Advertising and Mobile: More than a Platform Shift

Advertising and Mobile: More than a Platform Shift

Kenneth E. Harvey (KIMEP University, Kazakhstan) and Philip J. Auter (University of Louisiana – Lafayette, USA)
DOI: 10.4018/978-1-5225-0469-6.ch015
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There is no field that has experienced a more positive financial impact from mobile technology than advertising. This is evident by billions of dollars in traditional media fleeing to online media, and increasingly to mobile. Yet, it is difficult to distinguish mobile totally from other online advertising approaches. Mobile is certainly not diverging from the other platforms, but rather driving some of the strongest advertising trends. Because the trends of all online channels overlap with mobile, it will be difficult to address mobile without addressing all – then clarifying and exploring how mobile is driving and will continue to drive those trends.
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Introduction: State Of The Art

As traditional media lose audience, they are also losing advertising revenue. American newspapers now sell substantially less than half the advertising that they used to sell (Mutter, 2014). Those lost revenues are largely moving online, but not to the newspapers’ websites. Mutter, a former media executive who now carefully tracks the rapidly changing media market in his weekly Newsosaur blog, noted that print advertising between 2005-2012 fell 25 times faster than the newspapers’ digital advertising grew (Mutter, 2012). Between 2005 and 2013, American newspaper advertising, including digital, dropped from $49 billion to $21 billion. All digital ad sales combined for just $13 billion in 2005 but rose to $43 billion by 2013, of which only $3.4 billion (8%) went to the newspapers for their digital products. At that same time digital advertising, overall, caught up and surpassed broadcast TV advertising (Mutter, 2014). Instead of going to the long-established traditional media, paid advertising is moving rapidly to such new media sites as Facebook, Twitter and Google. Other advertising resources are being dedicated to “free” inbound PR/marketing strategies, such as ebooks, white papers, webinars and viral videos, which still require organization resources to develop.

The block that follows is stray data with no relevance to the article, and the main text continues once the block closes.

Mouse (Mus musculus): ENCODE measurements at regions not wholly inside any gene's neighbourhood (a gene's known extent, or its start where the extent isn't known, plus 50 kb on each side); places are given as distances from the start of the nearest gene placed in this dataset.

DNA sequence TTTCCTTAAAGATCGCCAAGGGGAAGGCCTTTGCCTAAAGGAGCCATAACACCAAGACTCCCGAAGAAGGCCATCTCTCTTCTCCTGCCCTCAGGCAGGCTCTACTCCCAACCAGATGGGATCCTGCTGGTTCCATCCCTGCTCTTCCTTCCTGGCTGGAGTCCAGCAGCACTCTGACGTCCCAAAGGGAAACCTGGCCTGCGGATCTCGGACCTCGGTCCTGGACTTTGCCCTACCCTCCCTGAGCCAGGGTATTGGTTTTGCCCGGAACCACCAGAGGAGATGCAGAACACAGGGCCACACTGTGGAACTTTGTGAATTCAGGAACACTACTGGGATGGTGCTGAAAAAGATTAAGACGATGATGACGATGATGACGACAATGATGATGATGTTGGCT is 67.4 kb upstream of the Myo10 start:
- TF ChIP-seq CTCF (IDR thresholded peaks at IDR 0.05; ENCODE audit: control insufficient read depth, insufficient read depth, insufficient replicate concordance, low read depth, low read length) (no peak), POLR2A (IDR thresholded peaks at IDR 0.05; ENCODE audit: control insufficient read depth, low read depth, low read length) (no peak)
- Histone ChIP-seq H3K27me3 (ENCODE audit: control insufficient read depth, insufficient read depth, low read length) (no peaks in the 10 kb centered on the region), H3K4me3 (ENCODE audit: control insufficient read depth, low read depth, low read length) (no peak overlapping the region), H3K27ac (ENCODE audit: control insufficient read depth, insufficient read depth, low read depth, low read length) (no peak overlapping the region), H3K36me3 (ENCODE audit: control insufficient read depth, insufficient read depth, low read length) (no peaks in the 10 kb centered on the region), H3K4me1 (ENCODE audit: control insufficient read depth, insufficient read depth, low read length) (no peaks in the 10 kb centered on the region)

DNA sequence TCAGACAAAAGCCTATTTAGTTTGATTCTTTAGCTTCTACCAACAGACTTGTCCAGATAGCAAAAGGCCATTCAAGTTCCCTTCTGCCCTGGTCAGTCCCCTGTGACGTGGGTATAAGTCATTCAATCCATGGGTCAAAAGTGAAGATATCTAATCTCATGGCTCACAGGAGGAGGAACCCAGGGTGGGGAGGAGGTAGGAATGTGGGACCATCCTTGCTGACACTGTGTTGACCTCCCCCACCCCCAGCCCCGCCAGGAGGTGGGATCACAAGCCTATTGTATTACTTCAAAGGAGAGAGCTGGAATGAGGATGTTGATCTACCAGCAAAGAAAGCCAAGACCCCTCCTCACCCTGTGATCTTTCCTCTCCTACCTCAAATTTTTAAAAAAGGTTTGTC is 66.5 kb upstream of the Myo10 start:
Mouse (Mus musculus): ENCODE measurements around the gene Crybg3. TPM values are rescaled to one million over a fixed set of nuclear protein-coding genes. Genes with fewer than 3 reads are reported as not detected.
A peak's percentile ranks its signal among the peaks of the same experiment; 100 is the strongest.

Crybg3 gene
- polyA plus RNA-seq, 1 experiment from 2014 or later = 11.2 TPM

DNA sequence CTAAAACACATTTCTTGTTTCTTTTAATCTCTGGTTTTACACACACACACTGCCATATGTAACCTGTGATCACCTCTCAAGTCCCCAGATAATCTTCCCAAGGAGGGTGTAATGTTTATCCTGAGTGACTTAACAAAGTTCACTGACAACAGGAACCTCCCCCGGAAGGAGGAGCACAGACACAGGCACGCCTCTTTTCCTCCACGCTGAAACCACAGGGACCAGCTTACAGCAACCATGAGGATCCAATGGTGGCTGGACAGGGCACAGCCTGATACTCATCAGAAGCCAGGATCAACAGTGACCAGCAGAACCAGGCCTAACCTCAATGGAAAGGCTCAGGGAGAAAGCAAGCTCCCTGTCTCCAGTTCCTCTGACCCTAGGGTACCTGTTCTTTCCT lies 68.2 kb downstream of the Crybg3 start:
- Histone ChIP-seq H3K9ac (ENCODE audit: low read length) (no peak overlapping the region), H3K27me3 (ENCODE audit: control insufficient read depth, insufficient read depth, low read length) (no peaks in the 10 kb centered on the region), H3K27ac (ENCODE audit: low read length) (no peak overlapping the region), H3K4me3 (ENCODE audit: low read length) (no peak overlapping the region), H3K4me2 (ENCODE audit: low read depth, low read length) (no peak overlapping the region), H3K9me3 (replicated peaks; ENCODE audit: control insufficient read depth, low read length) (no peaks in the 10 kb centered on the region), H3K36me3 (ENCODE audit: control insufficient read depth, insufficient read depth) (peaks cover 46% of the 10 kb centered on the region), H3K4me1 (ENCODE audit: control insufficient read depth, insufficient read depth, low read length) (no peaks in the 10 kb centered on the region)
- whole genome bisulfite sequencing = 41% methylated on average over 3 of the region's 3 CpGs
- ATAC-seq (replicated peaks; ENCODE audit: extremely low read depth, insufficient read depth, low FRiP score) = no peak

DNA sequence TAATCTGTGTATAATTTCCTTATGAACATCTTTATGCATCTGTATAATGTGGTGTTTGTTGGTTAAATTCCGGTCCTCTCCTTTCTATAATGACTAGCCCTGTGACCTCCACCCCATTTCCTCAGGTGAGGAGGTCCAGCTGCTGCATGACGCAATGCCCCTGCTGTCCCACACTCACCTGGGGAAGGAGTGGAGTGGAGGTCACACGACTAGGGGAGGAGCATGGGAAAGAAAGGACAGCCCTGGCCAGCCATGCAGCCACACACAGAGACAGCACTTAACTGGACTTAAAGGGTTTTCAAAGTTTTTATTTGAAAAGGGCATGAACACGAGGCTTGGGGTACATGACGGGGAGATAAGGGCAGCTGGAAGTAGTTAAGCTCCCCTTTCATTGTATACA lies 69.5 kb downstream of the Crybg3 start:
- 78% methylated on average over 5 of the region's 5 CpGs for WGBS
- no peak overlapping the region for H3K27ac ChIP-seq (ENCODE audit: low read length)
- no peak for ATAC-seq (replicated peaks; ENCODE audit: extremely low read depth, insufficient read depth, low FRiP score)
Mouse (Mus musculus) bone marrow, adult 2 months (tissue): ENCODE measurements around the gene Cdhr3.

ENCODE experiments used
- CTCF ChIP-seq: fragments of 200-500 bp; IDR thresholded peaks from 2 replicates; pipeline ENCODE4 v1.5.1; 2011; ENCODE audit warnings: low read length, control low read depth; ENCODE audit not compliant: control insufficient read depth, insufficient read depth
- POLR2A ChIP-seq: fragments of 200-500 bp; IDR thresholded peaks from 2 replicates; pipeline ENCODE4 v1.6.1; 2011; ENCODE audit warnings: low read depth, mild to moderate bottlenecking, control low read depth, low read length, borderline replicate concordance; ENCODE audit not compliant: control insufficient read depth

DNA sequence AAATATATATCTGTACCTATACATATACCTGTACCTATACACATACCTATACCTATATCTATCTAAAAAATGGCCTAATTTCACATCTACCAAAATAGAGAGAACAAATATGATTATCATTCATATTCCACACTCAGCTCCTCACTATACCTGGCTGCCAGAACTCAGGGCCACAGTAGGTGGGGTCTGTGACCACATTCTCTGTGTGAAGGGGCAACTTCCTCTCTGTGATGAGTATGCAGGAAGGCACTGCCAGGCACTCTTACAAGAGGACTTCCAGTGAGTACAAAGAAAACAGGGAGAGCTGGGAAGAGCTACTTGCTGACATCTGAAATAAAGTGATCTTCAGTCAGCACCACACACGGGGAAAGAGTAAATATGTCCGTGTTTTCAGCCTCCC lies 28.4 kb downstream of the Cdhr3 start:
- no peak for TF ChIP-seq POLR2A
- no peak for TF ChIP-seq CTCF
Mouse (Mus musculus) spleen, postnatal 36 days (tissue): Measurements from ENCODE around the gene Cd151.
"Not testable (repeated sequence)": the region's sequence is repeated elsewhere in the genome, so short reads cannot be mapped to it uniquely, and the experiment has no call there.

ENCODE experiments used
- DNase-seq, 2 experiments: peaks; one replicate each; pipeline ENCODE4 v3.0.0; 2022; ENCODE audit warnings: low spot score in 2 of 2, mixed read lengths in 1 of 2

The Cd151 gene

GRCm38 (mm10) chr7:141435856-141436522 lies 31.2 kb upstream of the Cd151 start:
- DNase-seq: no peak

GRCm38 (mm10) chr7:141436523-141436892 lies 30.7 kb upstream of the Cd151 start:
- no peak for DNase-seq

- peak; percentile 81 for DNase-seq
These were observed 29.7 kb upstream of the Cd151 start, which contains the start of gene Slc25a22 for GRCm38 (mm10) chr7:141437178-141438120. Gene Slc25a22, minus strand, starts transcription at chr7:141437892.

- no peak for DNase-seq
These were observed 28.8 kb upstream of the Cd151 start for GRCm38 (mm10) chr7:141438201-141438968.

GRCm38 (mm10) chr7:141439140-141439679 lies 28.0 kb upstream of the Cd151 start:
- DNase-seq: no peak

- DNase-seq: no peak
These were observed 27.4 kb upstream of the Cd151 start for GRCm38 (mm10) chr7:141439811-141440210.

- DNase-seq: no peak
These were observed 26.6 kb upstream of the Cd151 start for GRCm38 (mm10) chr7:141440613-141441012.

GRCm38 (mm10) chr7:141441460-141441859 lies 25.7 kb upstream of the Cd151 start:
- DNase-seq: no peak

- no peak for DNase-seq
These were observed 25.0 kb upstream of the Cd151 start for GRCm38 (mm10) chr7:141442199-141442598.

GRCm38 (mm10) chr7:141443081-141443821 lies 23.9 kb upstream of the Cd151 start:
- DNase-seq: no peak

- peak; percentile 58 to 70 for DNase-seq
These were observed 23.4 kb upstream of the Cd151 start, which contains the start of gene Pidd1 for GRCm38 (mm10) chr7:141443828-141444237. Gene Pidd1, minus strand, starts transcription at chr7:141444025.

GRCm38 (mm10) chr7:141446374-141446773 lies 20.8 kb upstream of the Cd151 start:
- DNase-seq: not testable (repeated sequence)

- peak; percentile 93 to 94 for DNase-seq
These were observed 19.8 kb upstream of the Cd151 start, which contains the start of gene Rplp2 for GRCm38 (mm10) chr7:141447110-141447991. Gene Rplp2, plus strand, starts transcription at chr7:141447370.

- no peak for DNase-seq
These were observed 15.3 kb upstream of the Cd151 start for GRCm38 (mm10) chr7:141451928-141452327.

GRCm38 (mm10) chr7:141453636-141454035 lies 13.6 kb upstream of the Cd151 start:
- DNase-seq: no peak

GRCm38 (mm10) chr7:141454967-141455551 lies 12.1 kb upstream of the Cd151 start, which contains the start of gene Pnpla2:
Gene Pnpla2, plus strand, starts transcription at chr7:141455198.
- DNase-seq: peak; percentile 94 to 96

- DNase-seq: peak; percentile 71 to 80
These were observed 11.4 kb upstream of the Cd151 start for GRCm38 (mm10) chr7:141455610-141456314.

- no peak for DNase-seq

Broadcast, cable, and satellite TV are losing audiences at a much slower pace, but the trend could reach tipping point proportions in the near future. Due to numerous factors, including enhanced average bandwidth, improved server software, and the rapid overall growth of Internet devices, especially mobile broadband, the number of online videos viewed in June 2012 compared to June 2011 skyrocketed by 550%. Phenomenal growth has not stopped. In June 2011 the number of videos viewed online in America was 6 billion; one year later 33 billion (xStream, 2013a); and by August 2014 the number of videos view per month worldwide crossed 300 billion (Nguyen, 2014).

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